The Brilliance of Maisie Dobbs

Jacqueline Winspear’s Maisie Dobbs series is by far one of the best series I have ever read. I don’t usually have a lot of time or energy for series, unless they are something like Harry Potter or the Dark Tower series, which really have more to do with a fast-paced compelling plot immersed in a fantasy world that I have to pull myself out of, almost physically. But detective mysteries that span six or seven books, no thanks. I’m sure I would get bored of the character’s inner musings and how they solve the case, just in the nick of time, to save someone’s life, or reputation, or something.

Maisie Dobbs, while having some of these distasteful qualities, is something quite more. Let me explain. She is, of course, British and living in London (Fitzroy, to be exact) during the inter-war period. She is a psychologist investigator with a twinge of Eastern philosophy in her practice. As a young woman, the daughter of a working-class father and a mother who died young, she is sent to be a servant in Lady Compton’s home (who later becomes her good friend and benefactor). Before the war, she is at Girton (Cambridge) and falls in love. As with many people before WWI, when it began, all life that resembled anything recognizable is wiped away instantly. She becomes a nurse in France through the end of the war. When she returns, she finishes her education. She then becomes apprenticed to Maurice Blanche, a private investigator whose business she soon takes over.

If it is not already apparent, a single woman working as a psychologist investigator is a very unlikely situation in this period, but an intensely desirable one (for the modern reader). She is pretty, but not too aware of it, she is intelligent, practical, methodical, and in control of her emotions and aware of her feelings. Her character is one that inspires imitation, awe, and respect.

To move beyond her character and to the plots of the books is to really look into the confusion and sadness that many felt after the war. The betrayal and loss runs deep and creates all sorts of consequential actions and feelings, not always manifested in depression, but sometimes anger, violence, and pride. The plot of a Maisie Dobbs novel usually has 3 components. One is the case that Maisie is to solve. It has, so far, had something to do with the war: an unexplained death or disappearance that has its roots in the war. Two, a personal obstacle that Maisie must overcome, also related to her time as a nurse in France. And three, a problem with a close friend or colleague, also some issue with the war. Although formulaic, the three components are  interesting and move the plot along quite quickly. And, since the components are thematically related, the reader finds no trouble bouncing back and forth between them. Usually, the friend/colleague sub-plot is given less treatment but the denouement is quite emotional, for Maisie and her friend/colleague. The main case speaks to a larger question of the conduct of the war, what the big players were doing: the military, the government, private but quite rich individuals with a lot of influence. Maisie’s personal journey is the most emotional and has the biggest pay off, because at the end of the novel, you know more about this enigmatic Maisie Dobbs.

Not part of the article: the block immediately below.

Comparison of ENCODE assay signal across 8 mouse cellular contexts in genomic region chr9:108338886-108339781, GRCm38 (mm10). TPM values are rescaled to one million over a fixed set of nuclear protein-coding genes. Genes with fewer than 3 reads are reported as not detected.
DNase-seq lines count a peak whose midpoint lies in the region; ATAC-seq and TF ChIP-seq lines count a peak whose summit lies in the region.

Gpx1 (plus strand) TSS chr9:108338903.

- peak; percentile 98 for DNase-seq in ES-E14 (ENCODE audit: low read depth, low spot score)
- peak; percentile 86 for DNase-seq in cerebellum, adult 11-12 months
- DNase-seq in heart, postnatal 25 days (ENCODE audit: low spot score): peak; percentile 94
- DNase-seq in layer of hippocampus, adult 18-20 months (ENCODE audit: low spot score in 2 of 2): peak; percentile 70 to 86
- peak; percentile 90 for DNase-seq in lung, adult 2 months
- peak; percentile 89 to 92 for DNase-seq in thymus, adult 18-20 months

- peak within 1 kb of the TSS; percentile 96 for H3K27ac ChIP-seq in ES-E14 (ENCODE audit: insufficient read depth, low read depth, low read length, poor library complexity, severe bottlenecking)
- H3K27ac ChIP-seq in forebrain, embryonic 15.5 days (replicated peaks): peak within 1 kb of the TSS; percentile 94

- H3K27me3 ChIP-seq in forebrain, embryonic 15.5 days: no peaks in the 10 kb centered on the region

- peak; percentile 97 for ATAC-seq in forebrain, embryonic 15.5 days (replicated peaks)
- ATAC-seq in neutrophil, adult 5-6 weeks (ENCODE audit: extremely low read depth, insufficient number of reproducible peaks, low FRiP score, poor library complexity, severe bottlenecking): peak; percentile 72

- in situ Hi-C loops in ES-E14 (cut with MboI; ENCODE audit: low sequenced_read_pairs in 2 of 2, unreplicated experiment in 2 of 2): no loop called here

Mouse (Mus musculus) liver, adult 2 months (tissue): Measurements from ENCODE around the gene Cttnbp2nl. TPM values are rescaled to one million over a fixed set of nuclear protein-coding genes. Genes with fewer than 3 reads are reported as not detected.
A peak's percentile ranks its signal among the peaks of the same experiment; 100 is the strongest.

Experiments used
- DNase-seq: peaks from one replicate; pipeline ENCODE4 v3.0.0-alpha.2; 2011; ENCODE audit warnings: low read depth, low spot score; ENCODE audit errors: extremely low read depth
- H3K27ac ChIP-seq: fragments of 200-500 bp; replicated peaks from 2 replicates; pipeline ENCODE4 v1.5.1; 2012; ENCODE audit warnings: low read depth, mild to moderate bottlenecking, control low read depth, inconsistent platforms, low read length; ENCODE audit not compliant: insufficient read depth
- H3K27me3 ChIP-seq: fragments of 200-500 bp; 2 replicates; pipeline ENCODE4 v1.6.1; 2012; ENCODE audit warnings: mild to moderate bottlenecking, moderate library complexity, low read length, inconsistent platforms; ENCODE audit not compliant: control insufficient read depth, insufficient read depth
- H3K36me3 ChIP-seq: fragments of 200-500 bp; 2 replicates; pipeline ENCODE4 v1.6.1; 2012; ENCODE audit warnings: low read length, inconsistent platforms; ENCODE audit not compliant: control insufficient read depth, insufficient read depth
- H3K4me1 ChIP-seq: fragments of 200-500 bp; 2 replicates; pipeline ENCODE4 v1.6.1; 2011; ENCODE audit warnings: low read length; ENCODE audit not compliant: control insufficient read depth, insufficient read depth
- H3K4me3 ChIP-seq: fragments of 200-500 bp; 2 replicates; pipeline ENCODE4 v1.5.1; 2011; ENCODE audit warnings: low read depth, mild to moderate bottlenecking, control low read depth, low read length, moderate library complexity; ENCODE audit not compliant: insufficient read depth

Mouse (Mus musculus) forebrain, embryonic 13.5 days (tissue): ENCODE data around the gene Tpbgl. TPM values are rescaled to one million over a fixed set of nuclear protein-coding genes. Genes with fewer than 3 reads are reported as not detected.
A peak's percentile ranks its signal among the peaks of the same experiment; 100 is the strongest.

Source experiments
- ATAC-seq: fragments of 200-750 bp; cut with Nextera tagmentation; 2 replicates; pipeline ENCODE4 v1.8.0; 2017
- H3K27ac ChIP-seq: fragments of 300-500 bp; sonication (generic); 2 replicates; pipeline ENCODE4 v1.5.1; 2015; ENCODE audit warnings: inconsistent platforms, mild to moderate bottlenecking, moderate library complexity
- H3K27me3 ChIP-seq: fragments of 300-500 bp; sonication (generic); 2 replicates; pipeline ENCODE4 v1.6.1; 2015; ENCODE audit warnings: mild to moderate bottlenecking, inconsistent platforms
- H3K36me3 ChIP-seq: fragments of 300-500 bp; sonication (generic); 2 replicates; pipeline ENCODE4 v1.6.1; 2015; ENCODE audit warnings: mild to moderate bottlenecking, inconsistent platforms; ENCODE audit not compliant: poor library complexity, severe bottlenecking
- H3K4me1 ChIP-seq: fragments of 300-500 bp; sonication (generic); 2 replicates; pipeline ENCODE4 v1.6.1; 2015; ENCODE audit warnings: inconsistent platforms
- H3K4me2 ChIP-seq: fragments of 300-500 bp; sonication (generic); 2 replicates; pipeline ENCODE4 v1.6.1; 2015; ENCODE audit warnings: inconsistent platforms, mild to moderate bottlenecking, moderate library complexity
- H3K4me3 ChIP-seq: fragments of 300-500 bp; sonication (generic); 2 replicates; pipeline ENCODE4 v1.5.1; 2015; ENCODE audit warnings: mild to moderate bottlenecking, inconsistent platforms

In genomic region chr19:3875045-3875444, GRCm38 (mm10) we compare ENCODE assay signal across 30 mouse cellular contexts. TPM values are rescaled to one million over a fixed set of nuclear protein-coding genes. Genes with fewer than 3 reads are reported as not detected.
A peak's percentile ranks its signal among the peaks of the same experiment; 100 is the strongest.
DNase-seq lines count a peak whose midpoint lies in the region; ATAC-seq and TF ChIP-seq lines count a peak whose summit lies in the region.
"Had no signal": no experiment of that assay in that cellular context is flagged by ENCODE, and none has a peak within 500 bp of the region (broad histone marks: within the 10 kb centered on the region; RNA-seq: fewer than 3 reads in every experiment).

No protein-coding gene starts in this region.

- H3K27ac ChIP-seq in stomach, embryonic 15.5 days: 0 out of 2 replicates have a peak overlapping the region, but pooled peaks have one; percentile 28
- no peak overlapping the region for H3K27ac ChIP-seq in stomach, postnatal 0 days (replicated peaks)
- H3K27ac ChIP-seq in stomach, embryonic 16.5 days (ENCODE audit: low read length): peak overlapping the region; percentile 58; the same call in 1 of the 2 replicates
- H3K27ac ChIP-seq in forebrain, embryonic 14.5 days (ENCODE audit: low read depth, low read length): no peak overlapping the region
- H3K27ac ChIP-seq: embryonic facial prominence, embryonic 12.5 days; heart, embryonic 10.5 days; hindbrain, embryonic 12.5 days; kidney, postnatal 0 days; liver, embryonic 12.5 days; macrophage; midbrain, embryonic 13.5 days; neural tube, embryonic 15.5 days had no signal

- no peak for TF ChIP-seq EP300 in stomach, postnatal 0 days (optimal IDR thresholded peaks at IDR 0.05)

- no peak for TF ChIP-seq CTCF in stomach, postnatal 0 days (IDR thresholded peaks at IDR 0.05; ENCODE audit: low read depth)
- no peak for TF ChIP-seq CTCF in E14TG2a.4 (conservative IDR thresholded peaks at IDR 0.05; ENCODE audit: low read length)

I highly recommend them, and while they provide a little something to think about,  they are ultimately light reading, a compelling few hundred pages before going to bed or to take your mind off something more difficult.

They are (because I like to list things):

Maisie Dobbs, Birds of a Feather, Pardonable Lies, Messenger of Truth, Incomplete Revenge, and Among the Mad.

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